Believe it or not, the notion of Forex trading can actually be traced back to the Babylonians, who first emerged as a central-southern Mesopotamia society in 1894 BC. At this time, a rudimentary system was designed for the exchange of currencies and trade goods, and this remained in place until gold and silver became the key tools of transaction. The Forex market has evolved considerably since this time, however, from the ill-fated Gold Standard to the Bretton Woods System and virtual brokerage sites.
We’ll explore this evolution in greater detail below, whilst asking how the contemporary marketplace was formed.
Introducing the Gold Standard
As the notion of exchanging currency became increasingly commonplace in the 19th century, governments began to consider systems for determining and verifying value. The best example of this was the so-called ‘Gold System’, which pegged the value of the currency to a fixed quantity of gold.
This monetary system worked superbly until the early part of the 20th century, and particularly during the Great Depression of the early 1930s. This created a huge demand for gold as the banks began to fail, exhausting the supply of this precious metal and sending it value spiralling. Despite this and similar failures throughout history, it’s interesting to note that some of today’s cryptocurrencies are pegged to fiat alternatives such as the U.S. Dollar (USD), with the similar goal of regulating value and minimizing volatility.
The Bretton Woods System and Modern-day Trading
In 1944, an alternative to the Gold Standard was agreed during a conference off every single World War II Allied nation. This was known as the Bretton Woods System, so-called after the location in New Hampshire in which the conference was held.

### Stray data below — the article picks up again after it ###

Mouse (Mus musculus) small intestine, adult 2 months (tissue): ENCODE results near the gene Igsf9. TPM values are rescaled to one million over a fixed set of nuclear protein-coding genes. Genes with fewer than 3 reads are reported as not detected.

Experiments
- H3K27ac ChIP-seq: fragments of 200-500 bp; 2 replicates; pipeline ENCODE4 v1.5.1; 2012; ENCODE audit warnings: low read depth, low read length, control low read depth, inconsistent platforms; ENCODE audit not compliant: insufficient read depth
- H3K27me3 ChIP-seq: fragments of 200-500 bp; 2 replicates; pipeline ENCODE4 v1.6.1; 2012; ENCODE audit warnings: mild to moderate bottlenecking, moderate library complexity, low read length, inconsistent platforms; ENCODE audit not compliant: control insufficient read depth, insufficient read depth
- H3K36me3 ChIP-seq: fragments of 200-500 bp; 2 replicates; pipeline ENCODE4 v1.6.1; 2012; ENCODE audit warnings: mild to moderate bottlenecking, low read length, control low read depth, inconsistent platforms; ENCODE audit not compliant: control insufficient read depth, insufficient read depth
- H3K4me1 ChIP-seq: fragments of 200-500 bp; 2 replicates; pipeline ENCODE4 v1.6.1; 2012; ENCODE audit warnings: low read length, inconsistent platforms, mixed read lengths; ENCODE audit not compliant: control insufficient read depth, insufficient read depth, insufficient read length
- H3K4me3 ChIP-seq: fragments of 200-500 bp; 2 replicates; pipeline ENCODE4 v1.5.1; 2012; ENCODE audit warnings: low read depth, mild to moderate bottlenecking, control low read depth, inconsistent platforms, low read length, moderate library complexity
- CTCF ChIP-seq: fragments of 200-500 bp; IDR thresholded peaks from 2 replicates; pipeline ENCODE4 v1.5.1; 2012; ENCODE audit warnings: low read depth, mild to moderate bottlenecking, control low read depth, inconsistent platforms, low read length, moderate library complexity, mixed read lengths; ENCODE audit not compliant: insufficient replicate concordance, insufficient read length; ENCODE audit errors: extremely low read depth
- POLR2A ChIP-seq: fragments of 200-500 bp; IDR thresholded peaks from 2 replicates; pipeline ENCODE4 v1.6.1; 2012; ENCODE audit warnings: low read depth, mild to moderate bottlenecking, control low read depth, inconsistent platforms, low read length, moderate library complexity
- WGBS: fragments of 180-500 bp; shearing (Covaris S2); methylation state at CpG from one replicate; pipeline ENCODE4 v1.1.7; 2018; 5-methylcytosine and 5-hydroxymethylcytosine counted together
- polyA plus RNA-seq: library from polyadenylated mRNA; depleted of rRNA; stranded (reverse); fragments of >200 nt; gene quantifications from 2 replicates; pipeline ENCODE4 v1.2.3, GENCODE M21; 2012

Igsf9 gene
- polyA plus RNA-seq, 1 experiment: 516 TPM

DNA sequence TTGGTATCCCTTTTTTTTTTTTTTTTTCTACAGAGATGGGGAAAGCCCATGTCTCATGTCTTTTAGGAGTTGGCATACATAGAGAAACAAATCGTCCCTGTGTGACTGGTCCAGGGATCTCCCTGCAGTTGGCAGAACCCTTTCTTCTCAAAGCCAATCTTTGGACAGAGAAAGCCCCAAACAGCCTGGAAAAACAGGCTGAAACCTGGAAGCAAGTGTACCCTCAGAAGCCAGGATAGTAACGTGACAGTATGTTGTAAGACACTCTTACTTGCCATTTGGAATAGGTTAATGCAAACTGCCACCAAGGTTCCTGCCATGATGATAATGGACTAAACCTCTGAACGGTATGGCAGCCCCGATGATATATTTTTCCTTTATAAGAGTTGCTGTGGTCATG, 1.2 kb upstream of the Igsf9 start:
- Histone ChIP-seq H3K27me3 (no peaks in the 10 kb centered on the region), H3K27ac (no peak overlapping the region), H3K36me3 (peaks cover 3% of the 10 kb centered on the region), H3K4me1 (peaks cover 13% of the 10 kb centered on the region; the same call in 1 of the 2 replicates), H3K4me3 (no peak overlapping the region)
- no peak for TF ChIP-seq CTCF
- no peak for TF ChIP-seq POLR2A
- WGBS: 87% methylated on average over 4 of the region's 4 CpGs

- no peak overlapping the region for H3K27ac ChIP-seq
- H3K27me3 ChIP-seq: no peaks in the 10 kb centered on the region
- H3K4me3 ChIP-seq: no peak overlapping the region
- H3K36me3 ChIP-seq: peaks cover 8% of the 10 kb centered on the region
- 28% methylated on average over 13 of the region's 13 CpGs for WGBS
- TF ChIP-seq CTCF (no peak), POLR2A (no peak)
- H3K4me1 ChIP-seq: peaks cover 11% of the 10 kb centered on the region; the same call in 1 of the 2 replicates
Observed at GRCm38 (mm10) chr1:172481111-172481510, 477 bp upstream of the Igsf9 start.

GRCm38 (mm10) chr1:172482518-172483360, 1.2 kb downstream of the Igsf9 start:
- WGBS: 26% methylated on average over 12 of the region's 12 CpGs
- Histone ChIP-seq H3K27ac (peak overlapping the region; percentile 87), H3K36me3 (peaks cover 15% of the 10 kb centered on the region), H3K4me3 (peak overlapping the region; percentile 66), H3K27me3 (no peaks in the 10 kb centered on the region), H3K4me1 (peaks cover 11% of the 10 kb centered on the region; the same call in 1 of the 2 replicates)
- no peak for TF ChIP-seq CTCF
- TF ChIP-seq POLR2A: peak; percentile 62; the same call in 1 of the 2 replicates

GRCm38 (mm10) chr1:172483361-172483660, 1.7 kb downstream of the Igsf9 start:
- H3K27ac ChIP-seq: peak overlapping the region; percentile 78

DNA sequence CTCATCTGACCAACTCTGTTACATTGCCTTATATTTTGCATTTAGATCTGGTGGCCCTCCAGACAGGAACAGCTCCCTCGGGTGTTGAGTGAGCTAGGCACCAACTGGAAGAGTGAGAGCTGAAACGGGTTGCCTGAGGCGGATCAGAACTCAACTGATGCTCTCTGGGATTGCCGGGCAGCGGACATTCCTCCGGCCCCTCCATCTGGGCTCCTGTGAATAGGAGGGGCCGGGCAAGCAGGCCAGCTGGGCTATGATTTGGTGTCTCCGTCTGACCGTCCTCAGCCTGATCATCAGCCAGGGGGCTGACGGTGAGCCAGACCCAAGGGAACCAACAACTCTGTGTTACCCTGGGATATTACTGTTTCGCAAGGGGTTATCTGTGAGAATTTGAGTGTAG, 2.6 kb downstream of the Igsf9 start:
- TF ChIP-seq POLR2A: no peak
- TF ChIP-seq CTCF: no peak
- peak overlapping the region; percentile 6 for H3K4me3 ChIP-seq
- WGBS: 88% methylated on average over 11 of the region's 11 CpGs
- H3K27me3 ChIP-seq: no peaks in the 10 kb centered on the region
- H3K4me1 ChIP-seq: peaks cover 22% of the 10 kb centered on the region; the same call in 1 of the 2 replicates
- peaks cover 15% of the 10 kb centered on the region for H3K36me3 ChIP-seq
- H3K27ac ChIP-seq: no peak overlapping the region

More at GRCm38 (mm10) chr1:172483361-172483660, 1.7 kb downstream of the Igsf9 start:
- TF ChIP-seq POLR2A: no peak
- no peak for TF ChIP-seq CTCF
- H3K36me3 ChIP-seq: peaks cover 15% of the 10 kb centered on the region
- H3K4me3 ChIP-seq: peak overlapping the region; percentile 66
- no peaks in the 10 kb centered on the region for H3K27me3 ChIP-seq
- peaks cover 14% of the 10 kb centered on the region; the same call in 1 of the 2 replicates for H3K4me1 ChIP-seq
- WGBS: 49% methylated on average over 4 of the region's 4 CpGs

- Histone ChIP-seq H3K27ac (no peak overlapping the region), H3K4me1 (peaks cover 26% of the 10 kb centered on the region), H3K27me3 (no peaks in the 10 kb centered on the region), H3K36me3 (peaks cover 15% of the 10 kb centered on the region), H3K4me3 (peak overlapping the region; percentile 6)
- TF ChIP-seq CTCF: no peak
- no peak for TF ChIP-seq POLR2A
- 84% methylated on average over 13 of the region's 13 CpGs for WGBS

This empowered central banks throughout the world to maintain fixed exchange rates between their currencies like the USD, with the latter serving as a global standard that also determined how investors would trade individual pairings.
This system also collapsed in 1971 (after the United States experienced significant stagflation and President Nixon began to deflate the dollar’s value in gold). This created a run on U.S. gold reserves at Fort Knox, eventually causing currencies to decouple from the dollar and leaders to seek out a new alternative.
The Last Word
The Bretton Woods System undoubtedly laid the platform for the modern forex market, which is still partially governed by central banks but dominated by virtual trading platforms like Oanda.
The latter point marks a decisive shift in the market, however, which is now traded exclusively online whilst virtual platforms assume the role of brokers.
With increasingly sophisticated algorithms and AI also shaping the marketplace in 2019, there’s no doubt that the foreign exchange will continue to evolve in the near-term. This will certainly be an interesting space to watch in the future, although what will really happen next is anyone’s guess.